Image via Library of Congress
Contrary to what you may be thinking, the white arch depicted in the image above is in fact not a vintage photograph of the arch at Washington Square Park. Instead, this mysterious New York City arch is what used to be called the “Victory Arch”, a temporary monument of wood and plaster built at 24th Street and Fifth Avenue in 1918. (more…)
Car Accident on Park Avenue viaduct, 1940s. Image via Facebook by Hiromi Bruni.
Technology has a bad habit of developing faster than humans do. When people aren’t up to speed about construction, some crazy accidents tend to occur… Who knew it was possible for a car to awkwardly balance itself on the edge of a viaduct while avoiding crashing into the ground below? Can you believe that the Empire State Building is still standing even after a bomber rammed into it creating a 20 foot hole in the middle of the building? Check out the vintage photos which reveal sometimes the truth is stranger than fiction.
Here are our picks this week from our Untapped Cities Photo Pool. This week, we chose photos of places you don’t usually go with a theme of “the road less traveled.“ Remember, to have one of your photos entered in the running for a “best of” nod, just hashtag #untappedcities on Instagram or Twitter. Keep an eye on what contributors and readers are checking out by browsing the live feed.
We all love our iconic, innovative, and picturesque bridges (insert photos of the Brookly, Manhattan, and Queensboro Bridges here), but New York City is home to far more bridges, each with its own unique story to tell. Below, we round up some of the city’s “other” bridges, who have made the cut either for their obscurity, their interesting history, or their other distinguished features. (more…)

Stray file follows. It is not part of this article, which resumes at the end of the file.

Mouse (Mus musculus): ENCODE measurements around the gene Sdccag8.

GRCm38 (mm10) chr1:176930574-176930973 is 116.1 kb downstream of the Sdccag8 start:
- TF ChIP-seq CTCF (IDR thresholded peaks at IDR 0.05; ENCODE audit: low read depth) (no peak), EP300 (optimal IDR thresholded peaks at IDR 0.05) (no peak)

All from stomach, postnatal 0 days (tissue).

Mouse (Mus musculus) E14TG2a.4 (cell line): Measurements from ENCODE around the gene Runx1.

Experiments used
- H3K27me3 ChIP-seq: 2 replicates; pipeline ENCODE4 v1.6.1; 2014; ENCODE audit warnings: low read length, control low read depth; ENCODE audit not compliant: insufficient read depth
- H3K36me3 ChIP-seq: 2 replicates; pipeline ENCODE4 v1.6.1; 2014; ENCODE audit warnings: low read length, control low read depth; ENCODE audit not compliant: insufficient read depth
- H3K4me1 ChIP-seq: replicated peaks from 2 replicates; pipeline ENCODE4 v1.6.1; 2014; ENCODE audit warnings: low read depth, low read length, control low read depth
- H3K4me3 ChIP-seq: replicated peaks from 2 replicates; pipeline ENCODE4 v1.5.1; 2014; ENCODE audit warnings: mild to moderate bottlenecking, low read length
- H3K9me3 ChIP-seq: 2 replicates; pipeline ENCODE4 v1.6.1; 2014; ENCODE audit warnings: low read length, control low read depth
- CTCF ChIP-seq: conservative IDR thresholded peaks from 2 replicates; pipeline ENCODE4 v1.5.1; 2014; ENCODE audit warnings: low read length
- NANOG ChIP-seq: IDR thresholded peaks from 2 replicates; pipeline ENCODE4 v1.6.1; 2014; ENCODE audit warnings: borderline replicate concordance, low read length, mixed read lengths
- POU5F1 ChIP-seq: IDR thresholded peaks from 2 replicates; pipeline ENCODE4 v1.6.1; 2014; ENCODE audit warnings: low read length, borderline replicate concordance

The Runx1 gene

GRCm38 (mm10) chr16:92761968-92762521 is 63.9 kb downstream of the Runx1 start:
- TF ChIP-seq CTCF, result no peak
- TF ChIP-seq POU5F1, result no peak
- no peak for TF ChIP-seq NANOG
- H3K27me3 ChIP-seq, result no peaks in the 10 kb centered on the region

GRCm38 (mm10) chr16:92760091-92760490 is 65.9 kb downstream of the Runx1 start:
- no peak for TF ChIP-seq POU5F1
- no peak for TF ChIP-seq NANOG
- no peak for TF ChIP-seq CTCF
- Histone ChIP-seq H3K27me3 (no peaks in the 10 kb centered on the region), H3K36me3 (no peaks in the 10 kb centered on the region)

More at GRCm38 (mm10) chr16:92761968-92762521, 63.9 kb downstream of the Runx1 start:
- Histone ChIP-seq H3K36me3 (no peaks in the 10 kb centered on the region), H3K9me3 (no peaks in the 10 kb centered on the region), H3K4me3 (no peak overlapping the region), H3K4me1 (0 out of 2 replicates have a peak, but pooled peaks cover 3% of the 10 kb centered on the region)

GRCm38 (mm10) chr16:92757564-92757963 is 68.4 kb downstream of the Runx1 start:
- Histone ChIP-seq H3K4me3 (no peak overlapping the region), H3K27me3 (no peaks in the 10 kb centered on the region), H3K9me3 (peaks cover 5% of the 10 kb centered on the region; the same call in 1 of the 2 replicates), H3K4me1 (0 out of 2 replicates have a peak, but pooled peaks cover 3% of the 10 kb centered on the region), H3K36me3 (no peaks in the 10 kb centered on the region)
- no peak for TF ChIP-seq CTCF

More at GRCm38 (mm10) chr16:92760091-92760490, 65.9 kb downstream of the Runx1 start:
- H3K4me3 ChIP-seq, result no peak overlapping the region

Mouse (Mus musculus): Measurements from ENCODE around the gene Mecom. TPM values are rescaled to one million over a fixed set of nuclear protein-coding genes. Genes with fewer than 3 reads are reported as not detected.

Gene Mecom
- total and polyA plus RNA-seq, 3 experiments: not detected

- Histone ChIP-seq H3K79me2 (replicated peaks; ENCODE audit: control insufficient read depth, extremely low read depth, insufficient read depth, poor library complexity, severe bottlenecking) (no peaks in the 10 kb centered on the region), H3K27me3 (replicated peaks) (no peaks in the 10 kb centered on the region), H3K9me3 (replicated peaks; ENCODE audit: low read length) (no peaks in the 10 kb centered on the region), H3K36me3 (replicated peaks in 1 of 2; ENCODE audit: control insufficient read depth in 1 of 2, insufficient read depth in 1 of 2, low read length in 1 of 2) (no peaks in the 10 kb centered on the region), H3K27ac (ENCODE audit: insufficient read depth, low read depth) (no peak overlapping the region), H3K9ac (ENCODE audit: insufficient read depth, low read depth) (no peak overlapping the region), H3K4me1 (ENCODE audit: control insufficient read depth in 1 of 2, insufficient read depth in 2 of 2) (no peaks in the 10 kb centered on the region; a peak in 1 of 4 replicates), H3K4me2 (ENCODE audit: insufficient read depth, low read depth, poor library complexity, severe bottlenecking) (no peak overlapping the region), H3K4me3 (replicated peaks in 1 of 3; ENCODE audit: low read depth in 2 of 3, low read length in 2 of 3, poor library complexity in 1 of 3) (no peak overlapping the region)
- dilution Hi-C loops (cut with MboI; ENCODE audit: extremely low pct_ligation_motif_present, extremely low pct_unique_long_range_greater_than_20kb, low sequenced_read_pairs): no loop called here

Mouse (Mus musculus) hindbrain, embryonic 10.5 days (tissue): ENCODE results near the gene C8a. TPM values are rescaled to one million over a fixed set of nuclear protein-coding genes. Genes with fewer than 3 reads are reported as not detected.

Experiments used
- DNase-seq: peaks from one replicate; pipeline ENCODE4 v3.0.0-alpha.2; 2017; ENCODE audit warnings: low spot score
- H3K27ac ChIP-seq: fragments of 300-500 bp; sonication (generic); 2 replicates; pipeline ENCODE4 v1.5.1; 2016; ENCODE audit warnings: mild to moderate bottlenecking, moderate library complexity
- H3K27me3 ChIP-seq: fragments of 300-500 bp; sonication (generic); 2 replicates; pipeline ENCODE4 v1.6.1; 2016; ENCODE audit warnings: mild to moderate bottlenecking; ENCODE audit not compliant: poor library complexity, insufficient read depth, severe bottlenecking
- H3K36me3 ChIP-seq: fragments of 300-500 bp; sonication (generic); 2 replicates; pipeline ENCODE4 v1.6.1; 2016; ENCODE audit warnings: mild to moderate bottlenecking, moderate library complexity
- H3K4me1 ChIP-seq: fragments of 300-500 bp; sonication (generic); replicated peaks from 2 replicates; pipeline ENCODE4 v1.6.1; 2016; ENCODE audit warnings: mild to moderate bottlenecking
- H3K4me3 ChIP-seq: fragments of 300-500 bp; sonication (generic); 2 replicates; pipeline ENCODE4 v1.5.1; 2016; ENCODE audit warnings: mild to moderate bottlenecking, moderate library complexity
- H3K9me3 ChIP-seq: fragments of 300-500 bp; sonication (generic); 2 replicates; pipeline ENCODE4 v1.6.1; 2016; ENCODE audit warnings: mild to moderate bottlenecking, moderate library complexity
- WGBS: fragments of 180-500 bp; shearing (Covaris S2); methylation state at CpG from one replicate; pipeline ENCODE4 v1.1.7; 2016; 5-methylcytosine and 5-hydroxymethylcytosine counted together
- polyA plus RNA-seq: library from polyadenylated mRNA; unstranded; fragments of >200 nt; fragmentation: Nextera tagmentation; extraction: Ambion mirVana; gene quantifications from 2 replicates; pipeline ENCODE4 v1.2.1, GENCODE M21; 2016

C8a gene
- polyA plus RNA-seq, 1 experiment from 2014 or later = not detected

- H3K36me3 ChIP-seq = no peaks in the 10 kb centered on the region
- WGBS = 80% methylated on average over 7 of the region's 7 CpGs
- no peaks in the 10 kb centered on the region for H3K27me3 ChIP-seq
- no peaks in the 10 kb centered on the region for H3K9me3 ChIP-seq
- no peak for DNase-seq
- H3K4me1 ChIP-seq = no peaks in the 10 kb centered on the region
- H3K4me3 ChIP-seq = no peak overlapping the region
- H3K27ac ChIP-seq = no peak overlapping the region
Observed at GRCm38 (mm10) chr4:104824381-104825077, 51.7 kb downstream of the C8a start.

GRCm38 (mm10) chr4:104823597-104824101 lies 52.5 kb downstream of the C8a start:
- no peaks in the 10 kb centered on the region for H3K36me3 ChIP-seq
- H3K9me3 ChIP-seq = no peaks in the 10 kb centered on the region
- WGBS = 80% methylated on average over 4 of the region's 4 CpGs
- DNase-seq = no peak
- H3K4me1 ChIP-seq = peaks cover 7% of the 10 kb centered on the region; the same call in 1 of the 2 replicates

Urban legend tells that this Japanese house was built special for the Japanese Ambassador, and it was shipped over piece by piece from Japan. Neither of those stories are true. What is true, however, is that somebody actually lives in this Japanese style house south of Prospect Park in Flatbush-Ditmas Park. It was built in 1903, and currently, the house has landmark status and it is valued at over $1 million. (more…)
Introducing our new series with 6sqft, a publication on architecture, real estate and neighborhoods in New York City.
The glossy cultured patina of Lincoln Center reveals nearly nothing of what the neighborhood once was, and New Yorkers, accustomed to the on-going cycle of building and demolition, have likely forgotten (or never knew) about the lively San Juan Hill that was demolished to make way for the famous cultural center. Any such development dating from the 1960s wouldn’t be without the fingerprints of the now-vilified Robert Moses, who was more than willing to cut up neighborhoods both poor and wealthy in the eye of progress.
While the tough reputation of Hell’s Kitchen on the west side just south of Lincoln Center is well-documented in the history of the Irish diaspora, the history of San Juan Hill was mostly erased by a single sweep of urban planning, by nature of simply no longer existing. As New York City expanded and industrialized, immigrant communities moved northwards. African Americans were also part of this movement, even pre-Civil War, along with their neighbors the Irish, Italians and Germans.
Originally, all groups were mixing and getting in trouble down in Five Points. Harlem’s reputation as the center of African American culture wouldn’t exist without the gradual northward movement of their community through the 1800s. After Five Points, the population moved into Greenwich Village, then to the Tenderloin in the streets between the 20s and 30s, then to Hell’s Kitchen. The area that’s now Lincoln Center was the logical next step, originally settled by the Dutch as an enclave by the name of Blooming Dale with its leafy aristocratic country homes.